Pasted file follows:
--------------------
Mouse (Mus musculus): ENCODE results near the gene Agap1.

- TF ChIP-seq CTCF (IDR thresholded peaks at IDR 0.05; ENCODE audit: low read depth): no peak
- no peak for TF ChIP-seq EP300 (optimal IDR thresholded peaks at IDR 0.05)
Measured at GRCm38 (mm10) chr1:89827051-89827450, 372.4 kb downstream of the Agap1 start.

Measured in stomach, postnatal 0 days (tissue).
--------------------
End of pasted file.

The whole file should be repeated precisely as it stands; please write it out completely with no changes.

Mouse (Mus musculus): ENCODE results near the gene Agap1.

- TF ChIP-seq CTCF (IDR thresholded peaks at IDR 0.05; ENCODE audit: low read depth): no peak
- no peak for TF ChIP-seq EP300 (optimal IDR thresholded peaks at IDR 0.05)
Measured at GRCm38 (mm10) chr1:89827051-89827450, 372.4 kb downstream of the Agap1 start.

Measured in stomach, postnatal 0 days (tissue).